Last Updated on July 19, 2020 by Luke Arkins
The Houston Astros have a potent lineup, plus the reigning Cy Young winner and Rookie of the Year. Yet, a turbulent offseason leaves the team vulnerable to challengers within its division. Can the Astros hold it together in 2020 and repeat as AL West champions?
To gauge the likelihood of the defending AL champions winning a fourth consecutive division title, let’s peruse key components of the roster new Astros GM James Click is providing new skipper Dusty Baker. There are many familiar faces, but the club’s success may ultimately hinge on the performance of young newcomers.
The staff took a big hit when Gerrit Cole signed a monster free agent deal with the Yankees in the offseason. But the rotation still features Cy Young Award winners Justin Verlander and Zack Greinke as its headliners with Lance McCullers Jr. locked into the third spot.
While Verlander and Greinke had great seasons in 2019, Verlander is 37-years-old and Greinke turns 37 in October. Am I suggesting the duo falls off an age-regression cliff this season? No, but Verlander did go down in March with a lat strain and subsequently underwent groin surgery. The 15-year veteran is now healthy, but his injuries represent a subtle reminder that Father Time doesn’t schedule his arrival.
Age isn’t an issue for the 26-year-old McCullers, but the right-hander missed last season recovering from Tommy John surgery. Moreover, he’s averaged just 20 starts/season during four seasons in the majors due to injury problems. Perhaps this isn’t a big deal since the club will be asking the son of former major leaguer Lance McCullers to make 10-12 starts during a truncated 60-game regular season.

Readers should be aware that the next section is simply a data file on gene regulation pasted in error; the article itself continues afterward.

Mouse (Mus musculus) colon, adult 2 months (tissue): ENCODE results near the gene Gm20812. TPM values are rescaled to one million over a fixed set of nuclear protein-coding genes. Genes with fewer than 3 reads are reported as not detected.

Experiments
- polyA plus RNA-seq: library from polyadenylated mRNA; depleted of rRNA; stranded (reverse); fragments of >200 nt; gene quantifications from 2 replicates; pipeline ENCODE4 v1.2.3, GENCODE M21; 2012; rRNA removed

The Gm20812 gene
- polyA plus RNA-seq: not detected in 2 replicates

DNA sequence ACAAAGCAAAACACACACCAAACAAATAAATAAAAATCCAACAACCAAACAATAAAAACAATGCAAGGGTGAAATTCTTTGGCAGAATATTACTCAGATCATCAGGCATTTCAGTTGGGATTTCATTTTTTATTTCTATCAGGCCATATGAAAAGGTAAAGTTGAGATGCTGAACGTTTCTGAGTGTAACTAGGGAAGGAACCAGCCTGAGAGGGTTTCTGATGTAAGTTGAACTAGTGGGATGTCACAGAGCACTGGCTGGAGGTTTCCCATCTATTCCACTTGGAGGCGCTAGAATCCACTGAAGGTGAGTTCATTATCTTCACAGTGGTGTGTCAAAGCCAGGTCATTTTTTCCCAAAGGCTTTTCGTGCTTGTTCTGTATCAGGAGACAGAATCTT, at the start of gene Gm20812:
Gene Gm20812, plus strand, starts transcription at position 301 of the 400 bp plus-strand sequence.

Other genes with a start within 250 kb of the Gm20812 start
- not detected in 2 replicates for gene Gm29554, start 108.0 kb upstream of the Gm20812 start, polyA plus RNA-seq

Entering Summer Camp, the prime candidates for the final two rotation slots were José Urquidy, Josh James, Austin Pruitt, Framber Valdéz, and Bryan Abreu. However, health-related issues are complicating the situation.
Urquidy was a front-runner to make the rotation before camp, but he’s on the injured list for an undisclosed reason. During his rookie debut last season, the 25-year-old posted a 3.95 ERA in nine games, including seven starts. However, Urquidy’s .292 xwOBA (.319 was league-average) suggests he performed better than his conventional stats indicate. The right-hander’s crowning achievement was five shutout innings in Game 4 of the 2019 World Series.
Pruitt is currently dealing with an elbow issue, which takes him out of contention for the Opening Day roster. The 30-year-old pitched with the Rays organization last season bouncing between the majors and Class-AAA Durham. In both locations, the right-hander primarily served as a reliever. In fact, he’s made just 24 starts in the majors and minors since 2017.
James was as a reliever in 2019, but likely to make the rotation this year. Since debuting in the majors in 2018, the 27-year-old has demonstrated the capacity to miss bats (13.8 SO/9 in 84.1 MLB innings). Unfortunately, finding the strike zone (4.5 BB/9) has been a recurring problem for the right-hander.
Valdéz didn’t pitch particularly well in 2019 with opposing hitters having a .790 OPS against the 26-year-old (league-average was .743). As with James, free passes were an issue for Valdéz (5.7 BB/9). Nevertheless, he’s emerged as a favorite for the final spot. If the left-hander doesn’t make the starting staff, he may land in the bullpen.